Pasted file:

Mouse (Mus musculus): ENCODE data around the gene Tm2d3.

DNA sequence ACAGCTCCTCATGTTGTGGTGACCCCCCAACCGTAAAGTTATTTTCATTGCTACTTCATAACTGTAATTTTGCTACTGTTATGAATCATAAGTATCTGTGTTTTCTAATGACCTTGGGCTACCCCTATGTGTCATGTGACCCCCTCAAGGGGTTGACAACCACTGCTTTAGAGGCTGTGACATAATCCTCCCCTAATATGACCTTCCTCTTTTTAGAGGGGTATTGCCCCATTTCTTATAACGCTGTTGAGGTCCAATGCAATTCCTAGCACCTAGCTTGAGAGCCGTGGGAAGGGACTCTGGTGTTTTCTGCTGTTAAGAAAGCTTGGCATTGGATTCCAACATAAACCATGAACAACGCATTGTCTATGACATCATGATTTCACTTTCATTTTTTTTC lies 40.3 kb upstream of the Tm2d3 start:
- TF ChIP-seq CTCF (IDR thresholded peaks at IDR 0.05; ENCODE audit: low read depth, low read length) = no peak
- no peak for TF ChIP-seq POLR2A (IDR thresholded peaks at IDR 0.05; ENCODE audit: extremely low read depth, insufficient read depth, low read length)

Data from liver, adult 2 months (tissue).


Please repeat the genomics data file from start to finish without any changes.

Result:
Mouse (Mus musculus): ENCODE data around the gene Tm2d3.

DNA sequence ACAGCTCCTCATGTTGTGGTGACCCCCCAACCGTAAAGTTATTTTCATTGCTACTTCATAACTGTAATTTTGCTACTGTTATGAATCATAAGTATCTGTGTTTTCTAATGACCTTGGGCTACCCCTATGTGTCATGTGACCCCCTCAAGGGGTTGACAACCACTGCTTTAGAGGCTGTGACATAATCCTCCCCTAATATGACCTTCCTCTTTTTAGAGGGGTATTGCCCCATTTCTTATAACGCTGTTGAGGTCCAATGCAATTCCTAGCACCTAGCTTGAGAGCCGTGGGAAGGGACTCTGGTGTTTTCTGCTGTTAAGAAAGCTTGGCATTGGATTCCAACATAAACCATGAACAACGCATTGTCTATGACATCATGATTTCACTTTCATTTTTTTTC lies 40.3 kb upstream of the Tm2d3 start:
- TF ChIP-seq CTCF (IDR thresholded peaks at IDR 0.05; ENCODE audit: low read depth, low read length) = no peak
- no peak for TF ChIP-seq POLR2A (IDR thresholded peaks at IDR 0.05; ENCODE audit: extremely low read depth, insufficient read depth, low read length)

Data from liver, adult 2 months (tissue).